The Deschutes River is a major tributary of the Columbia River that flows through the central part of Oregon, United States. The river flows in the northward direction from the eastern side of the Cascade Range, through the city of Bend, and finally drains into the Columbia River. The Deschutes River currently supplies water for irrigation and serves as one of the most popular destinations for fishing and whitewater rafting during the summer season.
The Deschutes River originates from the spring-fed waters of the Little Lava Lake in the Cascade Range that is located about 42km to the northwest of the city of La Pine in Oregon. The river flows in the southward direction to the Crane Prairie Reservoir and then into the Wickiup Reservoir. From the Wickiup Reservoir, the Deschutes River flows in the northeasterly direction through the resort community of Sunriver into the city of Bend. In the central part of the city, the river flows into the Mirror Pond. From April to October, the flow of the river is reduced due to several diversions to the irrigation canals.
The river continues its northwards movement from the city of Bend and passes through the Cline Falls State Scenic Viewpoint and the Eagle Crest Resort. As the river flows through the Oregon high desert, it carves out a gorge that is bordered by large basalt cliffs. At the Lake Billy Chinook reservoir, the Deschutes River is joined by the Metolius and Crooked Rivers. As the river continues to flow in the northward direction, it forms one of the boundaries of the Warm Springs Indian Reservation. The Deschutes River finally empties into the Columbia River at about 8km southwest of the unincorporated community of Biggs Junction. Some of the major tributaries of the Deschutes River include Cultus River, Deer Creek, Snow Creek, Little Deschutes River, Tumalo Creek, Spring River, Fall River, Willow Creek, Warm Springs River, etc. The Deschutes River has a length of 406km and its drainage basin covers an area of about 27,000 sq. km.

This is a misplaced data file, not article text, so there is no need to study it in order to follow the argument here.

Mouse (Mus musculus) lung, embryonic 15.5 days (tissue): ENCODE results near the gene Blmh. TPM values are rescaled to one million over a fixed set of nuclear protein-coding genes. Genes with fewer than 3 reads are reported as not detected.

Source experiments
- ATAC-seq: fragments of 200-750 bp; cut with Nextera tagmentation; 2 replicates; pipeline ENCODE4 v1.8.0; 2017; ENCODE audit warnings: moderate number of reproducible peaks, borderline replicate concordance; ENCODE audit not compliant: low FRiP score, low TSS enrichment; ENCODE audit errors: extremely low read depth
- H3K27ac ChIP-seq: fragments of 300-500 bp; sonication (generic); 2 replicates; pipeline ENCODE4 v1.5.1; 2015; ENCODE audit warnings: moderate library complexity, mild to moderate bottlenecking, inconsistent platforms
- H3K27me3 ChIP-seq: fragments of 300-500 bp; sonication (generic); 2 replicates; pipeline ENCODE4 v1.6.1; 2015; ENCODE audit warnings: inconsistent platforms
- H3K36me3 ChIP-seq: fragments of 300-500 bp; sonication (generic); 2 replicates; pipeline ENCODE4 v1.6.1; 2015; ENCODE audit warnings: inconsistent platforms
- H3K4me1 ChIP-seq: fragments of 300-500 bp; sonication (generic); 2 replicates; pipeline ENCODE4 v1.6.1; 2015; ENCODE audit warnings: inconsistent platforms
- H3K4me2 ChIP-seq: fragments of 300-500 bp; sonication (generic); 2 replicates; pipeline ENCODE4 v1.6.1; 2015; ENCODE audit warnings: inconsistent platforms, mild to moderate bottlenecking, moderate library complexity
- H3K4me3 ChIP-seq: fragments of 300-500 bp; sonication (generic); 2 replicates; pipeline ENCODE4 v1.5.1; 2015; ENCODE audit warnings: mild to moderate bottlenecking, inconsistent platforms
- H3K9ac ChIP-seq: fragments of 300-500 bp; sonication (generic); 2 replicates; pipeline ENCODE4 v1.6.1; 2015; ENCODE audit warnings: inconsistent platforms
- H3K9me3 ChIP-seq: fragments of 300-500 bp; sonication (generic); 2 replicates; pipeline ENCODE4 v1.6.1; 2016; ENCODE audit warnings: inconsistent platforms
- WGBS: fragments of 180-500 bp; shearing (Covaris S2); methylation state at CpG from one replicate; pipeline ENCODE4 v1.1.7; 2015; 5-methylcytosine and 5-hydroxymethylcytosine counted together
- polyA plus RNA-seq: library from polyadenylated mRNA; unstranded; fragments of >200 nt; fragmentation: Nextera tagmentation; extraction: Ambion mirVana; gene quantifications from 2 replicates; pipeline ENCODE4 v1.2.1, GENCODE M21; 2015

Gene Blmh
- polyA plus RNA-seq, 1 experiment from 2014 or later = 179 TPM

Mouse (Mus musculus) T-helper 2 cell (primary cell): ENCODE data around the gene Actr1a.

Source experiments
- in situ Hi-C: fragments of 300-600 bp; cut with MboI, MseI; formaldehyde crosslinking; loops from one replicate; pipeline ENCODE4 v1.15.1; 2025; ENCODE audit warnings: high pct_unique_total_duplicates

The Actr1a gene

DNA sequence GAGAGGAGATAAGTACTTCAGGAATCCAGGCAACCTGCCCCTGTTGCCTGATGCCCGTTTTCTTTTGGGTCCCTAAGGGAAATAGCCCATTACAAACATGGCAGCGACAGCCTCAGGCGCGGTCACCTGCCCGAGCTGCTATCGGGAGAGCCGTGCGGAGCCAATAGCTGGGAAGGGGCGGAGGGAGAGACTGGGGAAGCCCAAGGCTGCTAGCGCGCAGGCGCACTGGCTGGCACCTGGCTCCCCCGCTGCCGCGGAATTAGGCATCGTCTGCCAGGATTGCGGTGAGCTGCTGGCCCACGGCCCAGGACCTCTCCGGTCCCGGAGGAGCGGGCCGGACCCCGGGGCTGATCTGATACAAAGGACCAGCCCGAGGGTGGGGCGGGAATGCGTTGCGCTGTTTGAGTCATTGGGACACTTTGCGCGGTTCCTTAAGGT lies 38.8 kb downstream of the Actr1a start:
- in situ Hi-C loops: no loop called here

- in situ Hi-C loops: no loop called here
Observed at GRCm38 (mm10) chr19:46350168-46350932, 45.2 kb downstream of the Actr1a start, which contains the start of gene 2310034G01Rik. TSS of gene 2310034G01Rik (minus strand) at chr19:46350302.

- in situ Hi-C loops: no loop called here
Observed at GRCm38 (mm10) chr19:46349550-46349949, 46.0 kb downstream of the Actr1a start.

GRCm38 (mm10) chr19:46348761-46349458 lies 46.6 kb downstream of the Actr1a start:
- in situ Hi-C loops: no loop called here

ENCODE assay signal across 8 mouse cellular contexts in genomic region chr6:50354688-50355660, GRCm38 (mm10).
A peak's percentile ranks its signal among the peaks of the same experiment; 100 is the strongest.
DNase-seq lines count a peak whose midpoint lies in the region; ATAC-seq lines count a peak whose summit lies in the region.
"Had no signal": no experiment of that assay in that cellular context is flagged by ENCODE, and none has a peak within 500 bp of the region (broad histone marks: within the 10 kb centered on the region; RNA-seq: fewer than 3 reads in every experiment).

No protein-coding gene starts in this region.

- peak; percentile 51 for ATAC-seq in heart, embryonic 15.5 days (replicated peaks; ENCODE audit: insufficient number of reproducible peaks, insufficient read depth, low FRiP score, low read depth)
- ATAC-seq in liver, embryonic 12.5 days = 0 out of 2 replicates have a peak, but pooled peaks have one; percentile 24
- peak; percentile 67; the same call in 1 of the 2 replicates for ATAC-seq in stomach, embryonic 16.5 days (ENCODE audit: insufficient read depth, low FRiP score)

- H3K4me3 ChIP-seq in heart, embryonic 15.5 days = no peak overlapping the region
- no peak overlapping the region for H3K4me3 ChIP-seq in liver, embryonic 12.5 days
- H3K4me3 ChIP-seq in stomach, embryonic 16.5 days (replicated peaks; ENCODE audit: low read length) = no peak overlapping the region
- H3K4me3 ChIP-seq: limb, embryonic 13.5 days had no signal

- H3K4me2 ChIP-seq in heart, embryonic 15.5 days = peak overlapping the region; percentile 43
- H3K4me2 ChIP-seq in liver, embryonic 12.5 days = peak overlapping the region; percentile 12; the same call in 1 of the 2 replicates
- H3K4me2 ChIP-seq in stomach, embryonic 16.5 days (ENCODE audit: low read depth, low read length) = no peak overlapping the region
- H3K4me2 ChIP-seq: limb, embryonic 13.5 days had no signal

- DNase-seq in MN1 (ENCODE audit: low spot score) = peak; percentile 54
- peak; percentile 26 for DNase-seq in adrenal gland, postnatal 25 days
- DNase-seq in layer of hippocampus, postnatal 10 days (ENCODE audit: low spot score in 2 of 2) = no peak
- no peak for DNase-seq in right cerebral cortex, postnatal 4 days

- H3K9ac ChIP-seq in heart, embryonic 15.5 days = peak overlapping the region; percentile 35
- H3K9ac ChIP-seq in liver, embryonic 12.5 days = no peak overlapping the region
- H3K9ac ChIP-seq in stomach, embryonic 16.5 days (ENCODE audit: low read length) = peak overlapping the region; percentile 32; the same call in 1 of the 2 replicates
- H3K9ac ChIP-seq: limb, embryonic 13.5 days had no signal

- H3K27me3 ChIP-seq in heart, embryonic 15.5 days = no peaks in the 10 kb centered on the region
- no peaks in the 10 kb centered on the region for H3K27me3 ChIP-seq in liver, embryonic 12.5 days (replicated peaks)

Ecology and Recreation
The Deschutes River is well known for its fly fishing. The river supports a large number of Columbia River redband trouts. The Crane Prairie Reservoir hosts several rainbow trout, kokanee salmon, largemouth bass, black crappie, three-spined stickleback, etc. In Lake Billy Chinook reservoir, fishes like brown trout, largemouth bass, kokanee, etc are found. Insects like salmon flies and golden stoneflies are also found in the Deschutes River.
Most of the flow of the upper part of the Deschutes River is diverted into canals to provide water for irrigation. The cities of Bend and Redmond also receive their share of water from the Deschutes River. Two sections of the river are extremely popular for kayaking and whitewater rafting. The Big Eddy or the upstream section of the river starts from the city of Bend and is situated between the Dillon Falls and the Lava Island Falls. The lower section, which is more largely used is located downstream from the town of Warm Springs to the beginning of the Sherars Falls.
It is believed that about 80,000 years ago, the Deschutes River flowed through the eastern side of the Pilot Butte lava dome and a lava flow from the Lava Top Butte had filled primitive river channel. In the later years, the basalt of the Bend lava flow had diverted the river to its current location. During the period of fur trading, the river was referred to as “Riviére des Chutes” or the “River of the Falls”. On October 22, 1805, the members of the Lewis and Clark Expedition visited the river and referred to the river by its indigenous name “Towarnehiooks”. However, during their return journey, they rechristened the river as the “Clarks River”. During the 19th century, the river served as an obstacle for the immigrants on the Oregon Trail. A place near the river’s mouth then served as a major crossing point. In 1910, the construction of the Bend Water, Light & Power Dam on the river led to the creation of the Mirror Pond. In 1964, the Round Butte Dam was built by Portland General Electric on the Deschutes River. The last 160.9km of the river’s path was designated as a National Wild and Scenic River and an Oregon Scenic Waterway on October 28, 1988.